|11th Annual OHBM Meeting|
|Abstract Number: 633|
Submitted By: Aaron Kline
|Last Modified: 11 Jan 05|
Department of Mathematics, Florida State University, Tallahassee, U.S.A., 32306-4510
Objective: Increasingly, brain
cartographic methods are being implemented in attempts to
create cortical surface reconstructions that are useful and
accurate. Aesthetically pleasing images of the human cortical
surface have been rendered, but beyond visual appeal, these
surfaces need to be characteristically accurate. Creating
characteristically accurate surfaces is a nontrivial
objective, for they must be topologically correct and
accurately represent cerebral anatomy. A comparison of the
characteristics of the surfaces created by packages such as
FreeSurfer, BrainVISA, and others will aide in
identifying strengths of the different software packages.
We are evaluating cortical surface reconstruction methods contained in a number of software packages that are currently available to the neuroscience community. Several largely automated algorithms have been implemented in an attempt to create accurate human cortical surface reconstructions, three of which are FreeSurfer, BrainVISA and INCSurf. We have created surfaces representing the grey and white matter using these different methods on magnetic resonance imaging (MRI) data from 11 different subjects. We are examining a number of different surface characteristics of the cerebral hemisphere, including surface area, sulcal length, and maximum volume bound of the cortex. The maximum volume bound represents the maximum volume of the cortex if the sulci were "filled" in.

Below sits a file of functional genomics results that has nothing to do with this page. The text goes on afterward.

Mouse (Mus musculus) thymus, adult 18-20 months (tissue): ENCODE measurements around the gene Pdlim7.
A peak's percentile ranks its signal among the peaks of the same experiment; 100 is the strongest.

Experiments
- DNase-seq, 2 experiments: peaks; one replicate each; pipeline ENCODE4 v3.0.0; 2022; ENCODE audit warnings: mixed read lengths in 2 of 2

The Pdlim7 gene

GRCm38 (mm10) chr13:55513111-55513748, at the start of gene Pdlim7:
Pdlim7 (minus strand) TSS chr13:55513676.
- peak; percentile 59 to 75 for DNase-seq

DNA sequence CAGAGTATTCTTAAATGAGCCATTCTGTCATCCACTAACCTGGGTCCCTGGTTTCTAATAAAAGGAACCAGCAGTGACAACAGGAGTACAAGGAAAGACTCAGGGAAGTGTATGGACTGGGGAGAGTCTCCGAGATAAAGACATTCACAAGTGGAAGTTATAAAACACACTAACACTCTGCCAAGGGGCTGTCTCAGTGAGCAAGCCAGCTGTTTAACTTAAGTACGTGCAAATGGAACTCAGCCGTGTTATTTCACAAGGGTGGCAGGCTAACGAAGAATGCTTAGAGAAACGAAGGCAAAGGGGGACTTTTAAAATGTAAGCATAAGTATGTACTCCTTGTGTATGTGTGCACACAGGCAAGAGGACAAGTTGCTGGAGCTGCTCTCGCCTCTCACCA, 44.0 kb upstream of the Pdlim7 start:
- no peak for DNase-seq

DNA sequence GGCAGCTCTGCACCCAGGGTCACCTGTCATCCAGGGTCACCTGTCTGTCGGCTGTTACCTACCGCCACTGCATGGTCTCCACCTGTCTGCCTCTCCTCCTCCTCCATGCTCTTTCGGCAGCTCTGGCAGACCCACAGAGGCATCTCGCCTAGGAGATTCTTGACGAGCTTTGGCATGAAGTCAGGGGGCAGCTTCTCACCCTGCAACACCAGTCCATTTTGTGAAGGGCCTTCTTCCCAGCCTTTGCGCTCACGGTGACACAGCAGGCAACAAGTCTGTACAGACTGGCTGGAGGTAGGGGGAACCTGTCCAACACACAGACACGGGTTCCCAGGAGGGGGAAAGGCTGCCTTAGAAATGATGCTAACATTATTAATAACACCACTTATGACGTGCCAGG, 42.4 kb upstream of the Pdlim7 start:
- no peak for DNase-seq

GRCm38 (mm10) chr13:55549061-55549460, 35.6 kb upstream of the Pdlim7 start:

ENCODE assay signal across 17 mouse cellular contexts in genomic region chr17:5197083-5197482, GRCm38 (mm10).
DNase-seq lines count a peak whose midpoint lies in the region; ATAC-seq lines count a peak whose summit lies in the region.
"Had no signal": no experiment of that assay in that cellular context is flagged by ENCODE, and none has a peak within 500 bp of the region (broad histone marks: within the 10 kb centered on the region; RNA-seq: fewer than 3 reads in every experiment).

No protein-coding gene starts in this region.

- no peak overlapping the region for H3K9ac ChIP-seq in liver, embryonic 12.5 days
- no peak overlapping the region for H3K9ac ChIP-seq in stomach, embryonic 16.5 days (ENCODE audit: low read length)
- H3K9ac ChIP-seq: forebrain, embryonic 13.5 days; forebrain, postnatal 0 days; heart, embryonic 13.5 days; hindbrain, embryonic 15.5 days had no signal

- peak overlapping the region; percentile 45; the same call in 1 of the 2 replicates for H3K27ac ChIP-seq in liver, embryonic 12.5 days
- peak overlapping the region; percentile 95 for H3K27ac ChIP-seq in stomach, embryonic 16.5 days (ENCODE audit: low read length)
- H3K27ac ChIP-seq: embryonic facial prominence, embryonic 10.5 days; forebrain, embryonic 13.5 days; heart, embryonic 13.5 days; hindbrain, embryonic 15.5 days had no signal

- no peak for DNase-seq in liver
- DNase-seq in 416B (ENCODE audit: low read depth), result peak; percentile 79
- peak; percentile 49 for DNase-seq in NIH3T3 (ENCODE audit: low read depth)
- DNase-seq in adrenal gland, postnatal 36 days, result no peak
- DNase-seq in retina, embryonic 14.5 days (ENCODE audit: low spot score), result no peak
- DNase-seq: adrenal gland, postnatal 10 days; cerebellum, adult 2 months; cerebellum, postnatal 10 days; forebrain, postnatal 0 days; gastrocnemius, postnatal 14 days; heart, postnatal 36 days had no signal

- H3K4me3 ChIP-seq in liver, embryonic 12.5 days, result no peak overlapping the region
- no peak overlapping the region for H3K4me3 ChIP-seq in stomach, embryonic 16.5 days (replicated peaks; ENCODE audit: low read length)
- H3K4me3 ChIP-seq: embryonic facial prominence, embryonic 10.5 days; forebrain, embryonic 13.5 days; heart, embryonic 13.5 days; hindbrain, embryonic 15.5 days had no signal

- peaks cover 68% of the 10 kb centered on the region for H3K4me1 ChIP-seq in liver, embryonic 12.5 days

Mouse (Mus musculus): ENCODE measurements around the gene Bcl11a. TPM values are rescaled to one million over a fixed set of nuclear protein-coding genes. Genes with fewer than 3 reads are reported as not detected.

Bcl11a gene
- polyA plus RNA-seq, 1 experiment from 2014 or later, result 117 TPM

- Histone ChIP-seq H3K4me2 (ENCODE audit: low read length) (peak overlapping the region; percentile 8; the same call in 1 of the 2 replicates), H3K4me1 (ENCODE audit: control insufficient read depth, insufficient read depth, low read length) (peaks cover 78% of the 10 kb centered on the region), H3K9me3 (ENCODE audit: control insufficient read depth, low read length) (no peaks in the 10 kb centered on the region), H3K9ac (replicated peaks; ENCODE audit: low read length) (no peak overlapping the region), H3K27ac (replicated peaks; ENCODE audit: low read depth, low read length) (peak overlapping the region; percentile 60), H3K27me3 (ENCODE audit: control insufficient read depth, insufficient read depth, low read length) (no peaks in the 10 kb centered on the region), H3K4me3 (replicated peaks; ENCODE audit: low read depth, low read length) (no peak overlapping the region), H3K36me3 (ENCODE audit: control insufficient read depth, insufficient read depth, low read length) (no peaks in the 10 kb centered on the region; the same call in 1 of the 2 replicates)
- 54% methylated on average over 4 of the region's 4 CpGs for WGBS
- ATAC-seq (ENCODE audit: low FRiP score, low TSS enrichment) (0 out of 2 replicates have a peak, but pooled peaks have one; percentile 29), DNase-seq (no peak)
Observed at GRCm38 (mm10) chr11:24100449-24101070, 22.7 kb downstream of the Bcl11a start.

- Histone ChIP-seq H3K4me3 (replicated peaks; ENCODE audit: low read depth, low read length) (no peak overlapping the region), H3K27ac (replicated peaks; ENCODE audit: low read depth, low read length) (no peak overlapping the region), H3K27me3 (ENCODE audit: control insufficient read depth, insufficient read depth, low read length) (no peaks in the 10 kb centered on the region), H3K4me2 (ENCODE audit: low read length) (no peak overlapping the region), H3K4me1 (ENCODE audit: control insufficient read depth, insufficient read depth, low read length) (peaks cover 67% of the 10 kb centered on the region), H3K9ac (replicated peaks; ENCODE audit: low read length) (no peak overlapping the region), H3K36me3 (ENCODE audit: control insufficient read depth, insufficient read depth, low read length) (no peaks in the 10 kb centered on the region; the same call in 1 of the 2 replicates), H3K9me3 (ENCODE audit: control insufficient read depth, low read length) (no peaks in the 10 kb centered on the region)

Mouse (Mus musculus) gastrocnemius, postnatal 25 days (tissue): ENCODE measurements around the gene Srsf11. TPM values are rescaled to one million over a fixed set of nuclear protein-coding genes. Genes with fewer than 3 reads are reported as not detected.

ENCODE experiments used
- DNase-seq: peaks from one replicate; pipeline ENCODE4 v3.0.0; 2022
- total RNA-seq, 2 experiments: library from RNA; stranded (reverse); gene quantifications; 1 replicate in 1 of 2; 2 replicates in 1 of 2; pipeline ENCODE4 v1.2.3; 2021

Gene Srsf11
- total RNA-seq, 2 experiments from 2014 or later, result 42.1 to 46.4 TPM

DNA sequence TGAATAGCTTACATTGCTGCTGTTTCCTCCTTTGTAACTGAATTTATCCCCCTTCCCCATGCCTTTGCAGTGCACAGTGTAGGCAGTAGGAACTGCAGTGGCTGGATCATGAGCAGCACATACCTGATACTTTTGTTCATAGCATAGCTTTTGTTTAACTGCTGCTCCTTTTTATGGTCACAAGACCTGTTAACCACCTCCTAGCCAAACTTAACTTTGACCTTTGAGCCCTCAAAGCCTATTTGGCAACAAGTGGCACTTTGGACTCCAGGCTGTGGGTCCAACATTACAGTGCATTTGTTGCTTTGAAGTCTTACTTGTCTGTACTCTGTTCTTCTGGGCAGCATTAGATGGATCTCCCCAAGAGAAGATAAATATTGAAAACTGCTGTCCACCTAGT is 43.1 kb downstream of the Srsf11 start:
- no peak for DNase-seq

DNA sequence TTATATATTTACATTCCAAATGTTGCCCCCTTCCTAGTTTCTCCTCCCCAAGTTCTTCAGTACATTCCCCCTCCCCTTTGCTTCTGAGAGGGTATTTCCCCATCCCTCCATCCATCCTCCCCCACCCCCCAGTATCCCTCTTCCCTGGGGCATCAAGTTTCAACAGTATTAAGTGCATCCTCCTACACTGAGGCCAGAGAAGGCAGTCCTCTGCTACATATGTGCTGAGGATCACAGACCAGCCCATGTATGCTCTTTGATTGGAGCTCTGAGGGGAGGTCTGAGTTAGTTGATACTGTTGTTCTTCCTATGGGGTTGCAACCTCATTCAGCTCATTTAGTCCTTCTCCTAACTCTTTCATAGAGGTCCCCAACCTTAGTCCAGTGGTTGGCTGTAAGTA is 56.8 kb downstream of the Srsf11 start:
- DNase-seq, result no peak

Results & Discussion:
Preliminary attributes of the surfaces, such as surface area, vary considerably in the surfaces of single subjects across methods (see Table 1).
Studying and quantifying different cortical surface reconstruction algorithms is an important issue for neuromorphometric analysis. It is critical to understand the biases, differences, and similarities in the resulting surfaces produced from different algorithms in this study. These validated surface reconstructions will aide in more localized and accurate identification of cerebral processing, opening the door for more insightful neurological studies.
References & Acknowledgements:
 Dale, A. M., Fischl, B., and Sereno, M. I., Cortical Surface-based Analysis: I. Segmentation and Surface Reconstruction. NeuroImage, vol. 9: 179-194, 1999. FreeSurfer available at http://surfer.nemr.mgh.harvard.edu/
 Mangin, J. F., Riviere, D., Cachia, A., Duchesnay, E., Cointepas, Y., Papadopoulos-Orfanos, D., Collins, D. L., Evans, A. C., Regis, J., Object-based Morphometry of the Cerebral Cortex. IEEE Trans. Medical Imaging, 23(8):968-982, Aug. 2004. BrainVISA available at http://brainvisa.info/
 Stern, J., Schaper, K., Rehm, K., Hurdal, M. K., Sumners, De Witt, and Rottenberg, D. A., Automatic Surface Extraction by Discrete, Topolgically-controlled, Region Growing. NeuroImage, vol. 13, pg. S44, 2001.
This work is supported in part by NSF grant DMS-0101329 and NIH grant P20 EB02013. We would like to thank Dr. David Rottenberg, Departments of Radiology and Neurology, University of Minnesota for providing the MRI data.